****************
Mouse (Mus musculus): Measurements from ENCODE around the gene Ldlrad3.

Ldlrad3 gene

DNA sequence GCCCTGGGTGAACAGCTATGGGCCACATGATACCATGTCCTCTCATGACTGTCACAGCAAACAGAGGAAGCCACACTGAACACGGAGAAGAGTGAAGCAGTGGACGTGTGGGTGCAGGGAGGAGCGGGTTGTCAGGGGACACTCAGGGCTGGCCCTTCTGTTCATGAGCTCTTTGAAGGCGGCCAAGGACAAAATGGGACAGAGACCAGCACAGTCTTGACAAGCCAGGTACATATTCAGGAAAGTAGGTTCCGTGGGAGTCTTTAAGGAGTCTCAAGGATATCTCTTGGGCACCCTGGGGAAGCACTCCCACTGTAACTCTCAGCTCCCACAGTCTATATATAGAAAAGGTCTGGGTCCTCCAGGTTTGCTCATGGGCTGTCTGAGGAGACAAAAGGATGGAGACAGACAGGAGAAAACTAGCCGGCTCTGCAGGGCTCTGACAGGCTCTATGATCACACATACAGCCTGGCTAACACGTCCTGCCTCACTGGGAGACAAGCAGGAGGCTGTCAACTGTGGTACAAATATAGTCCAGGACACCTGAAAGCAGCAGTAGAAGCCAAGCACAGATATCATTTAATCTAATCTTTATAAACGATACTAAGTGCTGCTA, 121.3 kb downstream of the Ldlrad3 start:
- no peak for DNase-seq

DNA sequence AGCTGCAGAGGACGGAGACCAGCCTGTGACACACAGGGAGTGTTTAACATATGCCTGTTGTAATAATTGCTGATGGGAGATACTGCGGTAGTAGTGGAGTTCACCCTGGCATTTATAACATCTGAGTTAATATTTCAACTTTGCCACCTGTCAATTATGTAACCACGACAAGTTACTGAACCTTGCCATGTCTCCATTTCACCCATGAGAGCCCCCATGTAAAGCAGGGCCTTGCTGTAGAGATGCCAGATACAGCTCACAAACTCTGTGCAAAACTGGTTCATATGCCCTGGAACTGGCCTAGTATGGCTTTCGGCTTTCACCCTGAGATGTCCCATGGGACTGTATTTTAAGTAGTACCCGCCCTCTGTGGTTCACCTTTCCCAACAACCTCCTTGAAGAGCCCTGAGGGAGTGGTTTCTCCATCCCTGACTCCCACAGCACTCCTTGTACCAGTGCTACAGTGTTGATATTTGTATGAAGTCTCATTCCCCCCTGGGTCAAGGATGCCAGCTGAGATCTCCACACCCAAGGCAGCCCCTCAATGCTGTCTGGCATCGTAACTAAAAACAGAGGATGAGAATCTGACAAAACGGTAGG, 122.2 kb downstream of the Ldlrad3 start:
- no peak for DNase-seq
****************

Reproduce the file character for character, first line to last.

Mouse (Mus musculus): Measurements from ENCODE around the gene Ldlrad3.

Ldlrad3 gene

DNA sequence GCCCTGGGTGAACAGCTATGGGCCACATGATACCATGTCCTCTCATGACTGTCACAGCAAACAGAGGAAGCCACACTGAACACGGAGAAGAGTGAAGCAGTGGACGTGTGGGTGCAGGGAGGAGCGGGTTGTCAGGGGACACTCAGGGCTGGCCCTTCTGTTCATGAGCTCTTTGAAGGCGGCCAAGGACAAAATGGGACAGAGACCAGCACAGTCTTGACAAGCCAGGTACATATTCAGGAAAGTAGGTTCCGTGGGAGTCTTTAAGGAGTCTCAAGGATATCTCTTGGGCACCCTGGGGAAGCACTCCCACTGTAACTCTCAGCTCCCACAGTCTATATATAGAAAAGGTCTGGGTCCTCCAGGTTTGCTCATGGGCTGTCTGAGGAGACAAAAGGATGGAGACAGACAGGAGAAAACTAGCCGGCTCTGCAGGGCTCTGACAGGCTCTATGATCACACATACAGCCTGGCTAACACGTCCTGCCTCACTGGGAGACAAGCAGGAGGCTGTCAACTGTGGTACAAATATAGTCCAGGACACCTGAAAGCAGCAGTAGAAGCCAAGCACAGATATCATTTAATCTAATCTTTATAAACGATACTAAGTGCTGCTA, 121.3 kb downstream of the Ldlrad3 start:
- no peak for DNase-seq

DNA sequence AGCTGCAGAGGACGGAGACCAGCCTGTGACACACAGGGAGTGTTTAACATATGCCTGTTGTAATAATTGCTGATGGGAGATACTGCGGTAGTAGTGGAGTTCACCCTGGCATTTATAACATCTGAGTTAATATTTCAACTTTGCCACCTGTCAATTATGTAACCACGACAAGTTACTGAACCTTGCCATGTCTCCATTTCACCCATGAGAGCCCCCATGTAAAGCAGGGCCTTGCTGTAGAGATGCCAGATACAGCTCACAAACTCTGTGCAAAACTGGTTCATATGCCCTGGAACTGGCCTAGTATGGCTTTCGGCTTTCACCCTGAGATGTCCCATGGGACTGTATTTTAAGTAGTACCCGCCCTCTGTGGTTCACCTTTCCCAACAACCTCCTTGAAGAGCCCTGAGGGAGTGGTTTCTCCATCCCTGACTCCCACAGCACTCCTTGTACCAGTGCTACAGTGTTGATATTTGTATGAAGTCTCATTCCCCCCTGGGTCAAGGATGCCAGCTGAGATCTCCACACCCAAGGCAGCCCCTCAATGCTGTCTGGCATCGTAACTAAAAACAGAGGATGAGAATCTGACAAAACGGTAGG, 122.2 kb downstream of the Ldlrad3 start:
- no peak for DNase-seq